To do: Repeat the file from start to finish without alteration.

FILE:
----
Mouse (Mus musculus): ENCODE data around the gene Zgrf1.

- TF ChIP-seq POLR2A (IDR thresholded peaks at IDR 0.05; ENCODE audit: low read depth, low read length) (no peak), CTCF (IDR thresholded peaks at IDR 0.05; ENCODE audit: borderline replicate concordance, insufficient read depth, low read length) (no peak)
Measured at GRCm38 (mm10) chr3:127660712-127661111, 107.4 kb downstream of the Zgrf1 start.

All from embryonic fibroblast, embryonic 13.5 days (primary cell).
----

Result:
Mouse (Mus musculus): ENCODE data around the gene Zgrf1.

- TF ChIP-seq POLR2A (IDR thresholded peaks at IDR 0.05; ENCODE audit: low read depth, low read length) (no peak), CTCF (IDR thresholded peaks at IDR 0.05; ENCODE audit: borderline replicate concordance, insufficient read depth, low read length) (no peak)
Measured at GRCm38 (mm10) chr3:127660712-127661111, 107.4 kb downstream of the Zgrf1 start.

All from embryonic fibroblast, embryonic 13.5 days (primary cell).